Twitter now uses machine learning to auto-crop images smartly
Source – bgr.in
Twitter is now using machine learning to automatically crop picture previews to their most interesting part. The use of machine learning and neural networks for image recognition as become common with both Google and Facebook heavily deploying the technology on their platforms. Now, Twitter is also joining with its own implementation with a single aim of improving user experience.
Twitter explains that it has been working on this technology for a while now and describes the methods in a detailed blog post. Machine Learning Researcher Lucas Theis and Software Engineer Zehan Wang explain that the micro-blogging platform previously used face detection to focus the image on the most prominent face it could find. However, since all the images don’t have faces, the company found the approach didn’t work with all kinds of pictures especially objects and cats.
Twitter has now tweaked its algorithm with what it calls as cropping using saliency. The platform now crops images based on whatever is interesting and not just limited to faces. Twitter defines the most interesting part as a region having high saliency where a person is likely to look at when freely viewing the image.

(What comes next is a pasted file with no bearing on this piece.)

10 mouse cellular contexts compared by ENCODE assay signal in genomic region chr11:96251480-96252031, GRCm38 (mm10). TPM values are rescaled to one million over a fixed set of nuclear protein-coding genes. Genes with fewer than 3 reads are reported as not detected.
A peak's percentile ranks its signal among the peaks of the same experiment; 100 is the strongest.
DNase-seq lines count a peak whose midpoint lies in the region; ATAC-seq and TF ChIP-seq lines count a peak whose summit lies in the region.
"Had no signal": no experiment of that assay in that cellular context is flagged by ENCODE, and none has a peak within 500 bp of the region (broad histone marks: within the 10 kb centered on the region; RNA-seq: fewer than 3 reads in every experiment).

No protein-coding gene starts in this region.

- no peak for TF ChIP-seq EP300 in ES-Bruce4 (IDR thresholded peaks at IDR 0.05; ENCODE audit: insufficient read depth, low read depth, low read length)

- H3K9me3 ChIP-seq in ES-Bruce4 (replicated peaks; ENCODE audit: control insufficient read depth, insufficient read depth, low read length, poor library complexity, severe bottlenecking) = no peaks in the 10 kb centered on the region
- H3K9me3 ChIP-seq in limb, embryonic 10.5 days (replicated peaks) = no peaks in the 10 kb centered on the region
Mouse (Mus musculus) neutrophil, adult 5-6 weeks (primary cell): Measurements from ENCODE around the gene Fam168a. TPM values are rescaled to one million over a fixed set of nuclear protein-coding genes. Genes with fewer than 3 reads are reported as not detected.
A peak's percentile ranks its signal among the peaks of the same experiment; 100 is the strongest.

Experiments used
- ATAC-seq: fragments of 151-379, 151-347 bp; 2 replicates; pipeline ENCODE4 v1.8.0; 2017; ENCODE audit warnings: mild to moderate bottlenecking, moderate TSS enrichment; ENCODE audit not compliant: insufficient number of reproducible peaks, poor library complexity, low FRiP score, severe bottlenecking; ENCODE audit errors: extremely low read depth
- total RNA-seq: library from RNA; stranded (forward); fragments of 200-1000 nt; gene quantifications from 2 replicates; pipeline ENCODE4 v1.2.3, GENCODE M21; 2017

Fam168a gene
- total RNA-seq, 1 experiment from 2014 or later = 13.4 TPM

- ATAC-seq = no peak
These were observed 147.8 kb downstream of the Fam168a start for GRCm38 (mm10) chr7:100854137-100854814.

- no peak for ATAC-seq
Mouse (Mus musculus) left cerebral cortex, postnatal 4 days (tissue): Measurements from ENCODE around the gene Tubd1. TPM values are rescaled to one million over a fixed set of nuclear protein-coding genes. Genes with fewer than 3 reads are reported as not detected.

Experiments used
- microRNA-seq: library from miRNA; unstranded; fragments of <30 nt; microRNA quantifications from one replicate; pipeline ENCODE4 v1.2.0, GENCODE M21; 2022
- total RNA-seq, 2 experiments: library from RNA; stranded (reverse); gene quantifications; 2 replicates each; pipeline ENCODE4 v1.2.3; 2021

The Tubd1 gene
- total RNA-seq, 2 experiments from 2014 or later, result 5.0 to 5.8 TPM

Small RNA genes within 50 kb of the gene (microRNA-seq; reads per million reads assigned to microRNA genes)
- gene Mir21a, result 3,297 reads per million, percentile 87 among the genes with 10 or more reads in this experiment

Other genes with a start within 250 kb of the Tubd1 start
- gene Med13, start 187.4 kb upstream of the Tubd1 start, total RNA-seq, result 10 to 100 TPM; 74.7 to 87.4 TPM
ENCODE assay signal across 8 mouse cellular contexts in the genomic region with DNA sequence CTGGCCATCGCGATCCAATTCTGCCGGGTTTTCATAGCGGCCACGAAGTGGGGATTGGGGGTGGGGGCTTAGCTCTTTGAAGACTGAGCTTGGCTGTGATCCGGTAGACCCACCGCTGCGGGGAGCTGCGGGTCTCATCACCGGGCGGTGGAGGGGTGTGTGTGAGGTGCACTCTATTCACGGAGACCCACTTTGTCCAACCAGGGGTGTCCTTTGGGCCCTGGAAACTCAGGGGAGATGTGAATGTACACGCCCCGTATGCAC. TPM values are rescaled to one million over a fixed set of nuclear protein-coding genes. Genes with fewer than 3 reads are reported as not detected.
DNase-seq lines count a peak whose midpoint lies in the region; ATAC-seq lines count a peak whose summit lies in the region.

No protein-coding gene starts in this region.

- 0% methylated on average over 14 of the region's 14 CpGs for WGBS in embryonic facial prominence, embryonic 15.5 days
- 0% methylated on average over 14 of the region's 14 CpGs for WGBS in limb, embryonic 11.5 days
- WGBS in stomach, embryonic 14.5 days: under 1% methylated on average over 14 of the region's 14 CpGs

“In general, people tend to pay more attention to faces, text, animals, but also other objects and regions of high contrast.”
Twitter now uses this data to train its neural networks and other algorithms to predict what people might want to look at rather than limiting it to prominent face. Engineers at Twitter note that recent advances in machine learning has made saliency prediction a lot better. The major challenge for the company being the sllow processing speed of neural networks deployed to predict saliency, making them not suitable to run in production.
However, Twitter optimized the neural network’s implementation by using two techniques that help reduce the size and hence the computational requirements. Twitter explains using a technique called knowledge distillation to train a similar network in order to imitate the slower but more powerful network. The second is a pruning technique to remove feature maps of the neural network which were costly to compute but contributed in little to performance.
In raw performance terms, Twitter claims to have made its neural networks 10x faster than a vanilla implementation. The update is in the process of being rolled out to everyone accessing the service on web, iOS and Android apps. So, next time if you see a cat prominently on your Twitter feed then it is powered by these very neural networks.